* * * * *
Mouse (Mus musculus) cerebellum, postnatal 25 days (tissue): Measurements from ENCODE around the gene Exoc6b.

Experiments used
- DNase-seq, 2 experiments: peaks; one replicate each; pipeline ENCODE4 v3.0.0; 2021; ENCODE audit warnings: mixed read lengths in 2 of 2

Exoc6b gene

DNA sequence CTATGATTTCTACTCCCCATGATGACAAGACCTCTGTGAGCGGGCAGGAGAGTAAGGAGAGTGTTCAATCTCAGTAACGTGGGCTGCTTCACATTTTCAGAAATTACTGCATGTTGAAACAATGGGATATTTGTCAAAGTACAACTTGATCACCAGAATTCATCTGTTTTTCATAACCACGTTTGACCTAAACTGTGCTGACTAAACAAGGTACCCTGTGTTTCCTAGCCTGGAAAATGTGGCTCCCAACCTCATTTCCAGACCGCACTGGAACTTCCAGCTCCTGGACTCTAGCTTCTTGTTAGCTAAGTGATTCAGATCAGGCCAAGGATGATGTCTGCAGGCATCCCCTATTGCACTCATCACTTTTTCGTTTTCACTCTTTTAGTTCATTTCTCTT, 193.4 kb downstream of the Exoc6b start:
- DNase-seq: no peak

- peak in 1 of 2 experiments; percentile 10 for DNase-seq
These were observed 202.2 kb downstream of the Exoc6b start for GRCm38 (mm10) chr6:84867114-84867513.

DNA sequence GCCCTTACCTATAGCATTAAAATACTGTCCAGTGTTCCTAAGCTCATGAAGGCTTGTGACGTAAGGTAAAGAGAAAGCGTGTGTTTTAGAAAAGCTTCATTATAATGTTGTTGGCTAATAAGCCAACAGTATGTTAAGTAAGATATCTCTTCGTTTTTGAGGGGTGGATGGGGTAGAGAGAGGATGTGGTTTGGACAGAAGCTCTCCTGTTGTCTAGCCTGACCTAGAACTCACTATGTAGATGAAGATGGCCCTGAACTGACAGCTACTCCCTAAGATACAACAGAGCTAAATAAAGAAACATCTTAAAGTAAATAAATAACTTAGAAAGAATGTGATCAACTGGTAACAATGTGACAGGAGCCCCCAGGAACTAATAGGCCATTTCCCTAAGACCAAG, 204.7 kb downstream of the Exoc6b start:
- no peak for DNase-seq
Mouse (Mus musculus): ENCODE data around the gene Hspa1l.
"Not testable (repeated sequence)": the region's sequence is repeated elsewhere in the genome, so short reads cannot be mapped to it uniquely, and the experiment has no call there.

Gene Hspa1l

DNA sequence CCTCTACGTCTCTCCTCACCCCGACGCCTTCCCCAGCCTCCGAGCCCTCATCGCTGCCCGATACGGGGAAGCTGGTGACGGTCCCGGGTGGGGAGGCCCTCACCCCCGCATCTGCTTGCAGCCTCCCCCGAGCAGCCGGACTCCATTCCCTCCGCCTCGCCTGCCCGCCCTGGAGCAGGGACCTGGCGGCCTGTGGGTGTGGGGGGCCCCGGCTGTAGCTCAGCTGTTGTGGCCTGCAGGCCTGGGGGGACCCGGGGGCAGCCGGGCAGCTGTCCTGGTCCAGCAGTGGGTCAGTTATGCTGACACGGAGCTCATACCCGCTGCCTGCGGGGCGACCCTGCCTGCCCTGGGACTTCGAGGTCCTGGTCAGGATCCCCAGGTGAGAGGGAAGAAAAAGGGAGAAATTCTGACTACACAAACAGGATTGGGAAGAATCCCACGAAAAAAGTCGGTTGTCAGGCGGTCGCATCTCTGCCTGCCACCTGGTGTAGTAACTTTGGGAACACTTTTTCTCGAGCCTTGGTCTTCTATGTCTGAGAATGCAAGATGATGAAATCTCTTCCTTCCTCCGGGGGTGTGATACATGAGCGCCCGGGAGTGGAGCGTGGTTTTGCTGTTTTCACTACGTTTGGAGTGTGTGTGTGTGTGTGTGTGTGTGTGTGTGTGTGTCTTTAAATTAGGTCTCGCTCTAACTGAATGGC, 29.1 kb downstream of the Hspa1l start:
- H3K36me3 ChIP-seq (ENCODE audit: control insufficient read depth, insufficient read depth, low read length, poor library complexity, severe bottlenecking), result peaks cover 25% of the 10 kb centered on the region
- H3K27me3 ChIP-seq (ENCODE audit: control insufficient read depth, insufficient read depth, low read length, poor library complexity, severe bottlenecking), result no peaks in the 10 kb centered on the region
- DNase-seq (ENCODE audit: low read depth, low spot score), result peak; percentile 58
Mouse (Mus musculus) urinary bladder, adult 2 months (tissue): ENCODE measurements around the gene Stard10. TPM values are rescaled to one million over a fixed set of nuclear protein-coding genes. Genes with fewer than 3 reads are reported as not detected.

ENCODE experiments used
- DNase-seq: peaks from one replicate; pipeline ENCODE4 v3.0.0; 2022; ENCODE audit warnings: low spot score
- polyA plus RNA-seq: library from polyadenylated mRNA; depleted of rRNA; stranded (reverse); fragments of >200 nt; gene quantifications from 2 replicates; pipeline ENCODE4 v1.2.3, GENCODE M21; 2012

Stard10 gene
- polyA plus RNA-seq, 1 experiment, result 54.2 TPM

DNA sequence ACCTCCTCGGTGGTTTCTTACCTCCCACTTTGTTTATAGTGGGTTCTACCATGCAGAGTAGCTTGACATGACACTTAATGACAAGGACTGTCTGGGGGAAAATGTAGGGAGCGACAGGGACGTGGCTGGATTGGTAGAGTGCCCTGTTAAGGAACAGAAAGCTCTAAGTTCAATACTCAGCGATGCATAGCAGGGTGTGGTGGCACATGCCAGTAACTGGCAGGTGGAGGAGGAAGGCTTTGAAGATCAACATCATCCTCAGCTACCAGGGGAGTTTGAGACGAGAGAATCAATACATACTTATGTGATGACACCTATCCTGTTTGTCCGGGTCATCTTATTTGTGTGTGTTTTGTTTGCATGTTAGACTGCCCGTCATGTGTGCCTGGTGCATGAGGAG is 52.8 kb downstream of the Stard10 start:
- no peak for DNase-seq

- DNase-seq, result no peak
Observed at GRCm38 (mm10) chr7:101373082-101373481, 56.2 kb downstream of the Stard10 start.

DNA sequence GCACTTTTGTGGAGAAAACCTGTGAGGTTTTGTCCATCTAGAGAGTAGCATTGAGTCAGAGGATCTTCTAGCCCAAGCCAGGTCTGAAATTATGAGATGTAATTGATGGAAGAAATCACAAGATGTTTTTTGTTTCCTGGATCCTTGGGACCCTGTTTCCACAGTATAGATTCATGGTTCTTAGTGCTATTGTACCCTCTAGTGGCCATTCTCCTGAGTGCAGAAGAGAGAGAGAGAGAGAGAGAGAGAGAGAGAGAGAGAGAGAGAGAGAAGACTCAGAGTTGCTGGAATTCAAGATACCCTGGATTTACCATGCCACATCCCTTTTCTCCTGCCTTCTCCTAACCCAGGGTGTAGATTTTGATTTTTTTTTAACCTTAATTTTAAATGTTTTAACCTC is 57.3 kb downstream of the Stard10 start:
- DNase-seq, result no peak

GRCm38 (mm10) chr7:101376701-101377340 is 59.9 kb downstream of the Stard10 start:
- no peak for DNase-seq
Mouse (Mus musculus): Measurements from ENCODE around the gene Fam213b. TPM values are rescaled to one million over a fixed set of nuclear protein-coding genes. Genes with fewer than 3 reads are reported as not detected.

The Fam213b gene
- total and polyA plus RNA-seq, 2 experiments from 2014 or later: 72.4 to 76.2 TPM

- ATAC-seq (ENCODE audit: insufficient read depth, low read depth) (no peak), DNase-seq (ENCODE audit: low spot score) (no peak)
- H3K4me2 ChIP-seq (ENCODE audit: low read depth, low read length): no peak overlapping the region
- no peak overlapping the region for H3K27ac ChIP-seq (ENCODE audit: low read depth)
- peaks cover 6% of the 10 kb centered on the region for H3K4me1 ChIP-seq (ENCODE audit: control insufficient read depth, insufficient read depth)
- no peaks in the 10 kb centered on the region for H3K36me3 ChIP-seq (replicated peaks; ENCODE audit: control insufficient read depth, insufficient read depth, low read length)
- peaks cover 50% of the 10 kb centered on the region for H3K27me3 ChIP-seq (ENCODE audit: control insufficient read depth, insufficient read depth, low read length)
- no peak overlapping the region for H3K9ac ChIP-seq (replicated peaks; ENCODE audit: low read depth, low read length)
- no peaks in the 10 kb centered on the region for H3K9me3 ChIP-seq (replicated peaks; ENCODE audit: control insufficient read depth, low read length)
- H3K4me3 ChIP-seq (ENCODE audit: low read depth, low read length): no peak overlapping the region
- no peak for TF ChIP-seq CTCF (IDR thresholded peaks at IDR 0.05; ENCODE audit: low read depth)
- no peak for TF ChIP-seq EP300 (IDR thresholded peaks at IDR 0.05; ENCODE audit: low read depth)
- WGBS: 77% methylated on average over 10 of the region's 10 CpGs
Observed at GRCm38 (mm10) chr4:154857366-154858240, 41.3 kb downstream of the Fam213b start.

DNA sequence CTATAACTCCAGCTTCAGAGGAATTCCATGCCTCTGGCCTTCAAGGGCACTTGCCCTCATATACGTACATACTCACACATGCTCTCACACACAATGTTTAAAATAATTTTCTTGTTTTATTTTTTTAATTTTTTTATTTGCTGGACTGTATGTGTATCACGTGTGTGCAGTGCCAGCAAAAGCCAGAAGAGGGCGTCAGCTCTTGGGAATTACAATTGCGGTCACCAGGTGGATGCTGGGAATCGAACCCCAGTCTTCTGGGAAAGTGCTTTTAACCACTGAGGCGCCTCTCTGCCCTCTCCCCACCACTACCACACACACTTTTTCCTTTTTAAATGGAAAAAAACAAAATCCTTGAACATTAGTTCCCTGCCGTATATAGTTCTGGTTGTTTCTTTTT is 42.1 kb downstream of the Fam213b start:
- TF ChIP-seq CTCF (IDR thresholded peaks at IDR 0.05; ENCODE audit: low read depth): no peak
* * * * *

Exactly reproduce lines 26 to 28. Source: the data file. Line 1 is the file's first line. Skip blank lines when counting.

- DNase-seq, result no peak
Observed at GRCm38 (mm10) chr7:101373082-101373481, 56.2 kb downstream of the Stard10 start.

DNA sequence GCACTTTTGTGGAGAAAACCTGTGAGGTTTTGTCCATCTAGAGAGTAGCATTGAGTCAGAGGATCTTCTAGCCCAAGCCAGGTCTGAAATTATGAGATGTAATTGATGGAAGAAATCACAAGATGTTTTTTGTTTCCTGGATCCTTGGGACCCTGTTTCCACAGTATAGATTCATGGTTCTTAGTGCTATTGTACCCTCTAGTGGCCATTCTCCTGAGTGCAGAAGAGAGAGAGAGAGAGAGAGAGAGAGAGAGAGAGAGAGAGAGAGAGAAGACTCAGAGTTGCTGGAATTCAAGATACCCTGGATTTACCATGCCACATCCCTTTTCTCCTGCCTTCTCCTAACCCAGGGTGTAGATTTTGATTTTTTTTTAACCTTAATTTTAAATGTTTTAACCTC is 57.3 kb downstream of the Stard10 start: